A very, very busy guy.  I do notice, though, that they neglected to mention that he lectures on the Queen Mary 2.  this lecture was entitled “Demystifying the Night Sky,” and like i said, very interesting.

after a delicious lunch of salad with salmon, again, we were going to take dessert to our room, but then kevin said he wanted to sit at a different table – there were two young kids sitting near us, and the girl spent the entire lunchtime shuffling cards over and over and over.  i didn’t notice.

In the afternoon i went to hear the Romanian pianist, who was good.  i kept my program from that day, so i can tell you her name was Madalina.  i don’t know why they didn’t list her last name? but the woman next to me kept spinning her chair, which made my chair spin cause they were touching, and i got very annoyed. so it just depends what irritates you, spinning chairs or shuffling cards.


this is the view from the glass elevator in the front of our ship, next to our room.  it was great being so close to this elevator because not that many people ever used it.  it’s funny that we were in such close proximity to two private elevators!


we went to the planetarium show, which was disappointing.  it was called “infinity Expanse,” and it was disjointed, and i wondered if maybe they’d just tried to update one of the older shows.  plus, i wrote that i was sure tere was a different show every day on our very first sailing in 2009, but this time there were only two or three different ones.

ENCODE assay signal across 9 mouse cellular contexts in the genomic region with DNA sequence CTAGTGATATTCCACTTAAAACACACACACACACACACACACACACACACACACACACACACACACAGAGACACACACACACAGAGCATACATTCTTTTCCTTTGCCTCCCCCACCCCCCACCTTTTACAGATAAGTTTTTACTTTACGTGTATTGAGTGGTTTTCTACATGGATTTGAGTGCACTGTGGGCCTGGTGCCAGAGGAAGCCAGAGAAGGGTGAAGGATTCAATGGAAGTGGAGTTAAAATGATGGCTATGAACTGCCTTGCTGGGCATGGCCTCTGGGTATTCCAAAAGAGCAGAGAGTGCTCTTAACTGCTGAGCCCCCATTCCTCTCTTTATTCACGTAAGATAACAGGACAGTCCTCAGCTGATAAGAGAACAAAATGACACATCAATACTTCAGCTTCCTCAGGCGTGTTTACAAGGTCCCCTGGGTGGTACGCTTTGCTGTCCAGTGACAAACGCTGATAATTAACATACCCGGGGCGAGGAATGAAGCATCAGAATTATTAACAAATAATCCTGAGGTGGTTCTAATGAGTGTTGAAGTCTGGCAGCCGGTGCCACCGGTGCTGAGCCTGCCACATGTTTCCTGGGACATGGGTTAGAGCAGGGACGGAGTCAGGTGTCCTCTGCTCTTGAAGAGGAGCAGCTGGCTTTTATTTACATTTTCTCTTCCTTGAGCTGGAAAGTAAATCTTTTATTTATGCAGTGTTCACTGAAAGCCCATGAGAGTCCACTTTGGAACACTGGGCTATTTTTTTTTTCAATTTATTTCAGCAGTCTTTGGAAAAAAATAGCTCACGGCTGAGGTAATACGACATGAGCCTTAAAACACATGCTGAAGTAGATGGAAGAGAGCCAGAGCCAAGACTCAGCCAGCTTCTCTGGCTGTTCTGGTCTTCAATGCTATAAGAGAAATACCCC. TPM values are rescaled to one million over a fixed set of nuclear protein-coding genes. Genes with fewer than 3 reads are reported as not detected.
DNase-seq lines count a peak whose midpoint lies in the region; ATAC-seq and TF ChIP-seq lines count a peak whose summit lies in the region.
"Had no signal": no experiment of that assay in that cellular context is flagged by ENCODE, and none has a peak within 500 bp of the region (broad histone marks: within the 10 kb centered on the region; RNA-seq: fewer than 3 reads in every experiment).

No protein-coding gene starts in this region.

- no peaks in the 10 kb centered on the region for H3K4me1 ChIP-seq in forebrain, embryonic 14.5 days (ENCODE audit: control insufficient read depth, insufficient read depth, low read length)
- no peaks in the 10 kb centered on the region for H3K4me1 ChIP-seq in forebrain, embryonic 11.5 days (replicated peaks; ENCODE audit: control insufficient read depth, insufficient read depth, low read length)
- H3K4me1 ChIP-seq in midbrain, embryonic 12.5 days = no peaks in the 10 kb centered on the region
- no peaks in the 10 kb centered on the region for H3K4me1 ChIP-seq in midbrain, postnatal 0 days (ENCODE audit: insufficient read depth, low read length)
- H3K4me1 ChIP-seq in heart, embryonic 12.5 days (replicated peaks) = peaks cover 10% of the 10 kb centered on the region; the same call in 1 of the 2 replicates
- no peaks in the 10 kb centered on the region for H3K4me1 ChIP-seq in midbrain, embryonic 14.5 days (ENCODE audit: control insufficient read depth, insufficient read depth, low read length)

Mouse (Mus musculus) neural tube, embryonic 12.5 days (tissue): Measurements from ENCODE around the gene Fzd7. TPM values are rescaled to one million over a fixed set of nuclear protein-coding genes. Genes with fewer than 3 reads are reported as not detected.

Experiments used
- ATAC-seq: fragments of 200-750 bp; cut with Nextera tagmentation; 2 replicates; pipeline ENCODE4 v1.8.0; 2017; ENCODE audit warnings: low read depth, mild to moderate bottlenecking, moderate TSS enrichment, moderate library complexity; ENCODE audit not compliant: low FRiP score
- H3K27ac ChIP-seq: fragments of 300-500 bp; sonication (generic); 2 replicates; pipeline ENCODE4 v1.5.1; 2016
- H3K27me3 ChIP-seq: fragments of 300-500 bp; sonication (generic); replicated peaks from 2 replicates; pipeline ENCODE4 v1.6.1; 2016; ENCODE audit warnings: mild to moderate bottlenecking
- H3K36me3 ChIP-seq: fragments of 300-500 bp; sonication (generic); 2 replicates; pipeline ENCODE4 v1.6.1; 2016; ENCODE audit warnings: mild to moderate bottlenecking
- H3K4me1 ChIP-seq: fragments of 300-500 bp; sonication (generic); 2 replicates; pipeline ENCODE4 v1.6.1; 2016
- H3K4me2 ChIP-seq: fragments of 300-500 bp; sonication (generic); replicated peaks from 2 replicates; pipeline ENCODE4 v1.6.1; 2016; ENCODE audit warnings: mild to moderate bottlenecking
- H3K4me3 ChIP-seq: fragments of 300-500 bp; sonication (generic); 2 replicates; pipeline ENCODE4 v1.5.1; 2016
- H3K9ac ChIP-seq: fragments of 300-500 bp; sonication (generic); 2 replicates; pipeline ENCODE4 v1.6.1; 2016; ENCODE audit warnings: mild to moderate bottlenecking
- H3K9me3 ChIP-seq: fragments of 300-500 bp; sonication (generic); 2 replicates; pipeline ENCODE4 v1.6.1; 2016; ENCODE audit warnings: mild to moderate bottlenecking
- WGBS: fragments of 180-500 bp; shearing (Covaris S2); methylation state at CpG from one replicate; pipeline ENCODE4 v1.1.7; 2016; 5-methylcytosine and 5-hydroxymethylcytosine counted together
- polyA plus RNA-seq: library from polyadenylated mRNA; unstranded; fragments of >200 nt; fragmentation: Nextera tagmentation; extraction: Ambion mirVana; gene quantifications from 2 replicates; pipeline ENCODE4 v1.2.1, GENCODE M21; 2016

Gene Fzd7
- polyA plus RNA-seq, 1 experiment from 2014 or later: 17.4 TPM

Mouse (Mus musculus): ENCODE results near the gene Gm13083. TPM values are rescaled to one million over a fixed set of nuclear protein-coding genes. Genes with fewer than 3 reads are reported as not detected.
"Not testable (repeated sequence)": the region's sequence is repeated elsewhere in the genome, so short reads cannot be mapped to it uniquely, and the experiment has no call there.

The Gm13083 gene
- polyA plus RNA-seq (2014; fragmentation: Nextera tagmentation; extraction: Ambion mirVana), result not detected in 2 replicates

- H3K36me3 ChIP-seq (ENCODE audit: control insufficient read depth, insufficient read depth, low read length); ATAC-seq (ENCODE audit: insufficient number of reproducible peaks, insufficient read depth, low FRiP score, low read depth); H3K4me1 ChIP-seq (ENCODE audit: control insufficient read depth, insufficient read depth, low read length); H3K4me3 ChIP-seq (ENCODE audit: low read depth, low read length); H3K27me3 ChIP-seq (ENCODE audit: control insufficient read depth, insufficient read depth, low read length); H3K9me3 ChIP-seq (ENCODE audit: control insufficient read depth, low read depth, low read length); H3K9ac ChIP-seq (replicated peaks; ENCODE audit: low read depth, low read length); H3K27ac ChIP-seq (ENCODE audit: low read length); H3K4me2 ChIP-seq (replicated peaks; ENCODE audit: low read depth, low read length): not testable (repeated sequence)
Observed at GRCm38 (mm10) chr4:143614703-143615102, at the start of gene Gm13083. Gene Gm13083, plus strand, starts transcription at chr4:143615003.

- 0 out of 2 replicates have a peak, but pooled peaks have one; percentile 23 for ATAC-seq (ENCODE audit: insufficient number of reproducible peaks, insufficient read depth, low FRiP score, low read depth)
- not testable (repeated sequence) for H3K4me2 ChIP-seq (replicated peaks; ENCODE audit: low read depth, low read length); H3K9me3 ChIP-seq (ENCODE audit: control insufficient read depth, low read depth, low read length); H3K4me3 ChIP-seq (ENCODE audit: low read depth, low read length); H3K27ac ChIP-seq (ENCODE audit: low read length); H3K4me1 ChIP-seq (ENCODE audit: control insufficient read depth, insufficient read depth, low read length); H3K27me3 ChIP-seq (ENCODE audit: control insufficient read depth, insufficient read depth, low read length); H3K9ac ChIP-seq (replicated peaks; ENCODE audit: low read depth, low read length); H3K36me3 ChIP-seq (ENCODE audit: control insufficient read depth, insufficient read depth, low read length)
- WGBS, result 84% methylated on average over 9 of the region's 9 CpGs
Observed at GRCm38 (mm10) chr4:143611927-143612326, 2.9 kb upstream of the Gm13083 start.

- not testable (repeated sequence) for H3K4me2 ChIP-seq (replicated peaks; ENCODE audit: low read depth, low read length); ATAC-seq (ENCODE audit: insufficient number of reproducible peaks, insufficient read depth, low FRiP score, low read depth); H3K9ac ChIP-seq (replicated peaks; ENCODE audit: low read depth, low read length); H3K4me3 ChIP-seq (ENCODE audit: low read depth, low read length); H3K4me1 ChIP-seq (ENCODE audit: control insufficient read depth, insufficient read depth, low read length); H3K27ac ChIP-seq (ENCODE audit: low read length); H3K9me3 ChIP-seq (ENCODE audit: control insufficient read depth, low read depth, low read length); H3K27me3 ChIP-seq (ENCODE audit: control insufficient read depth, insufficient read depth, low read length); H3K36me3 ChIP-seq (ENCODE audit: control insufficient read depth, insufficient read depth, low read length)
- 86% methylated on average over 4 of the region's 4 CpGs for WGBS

birds up close!


we always enjoyed looking at all the nautical information on the TV.


look at that, something called the Porcupine Seabight!  who thought up that name?

here’s what wikipedia says about it:

The Porcupine Seabight is a deep-water oceanic basin located on the continental margin in the northeastern portion of the Atlantic Ocean.[3] It can be found in the southwestern offshore portion of Ireland and is part of a series of interconnected basins linked to a failed rift structure associated with the opening of the Northern Atlantic Ocean.[4] The basin extends in a North-South direction and was formed during numerous subsidence and rifting periods between the Late Carboniferous and Late Cretaceous.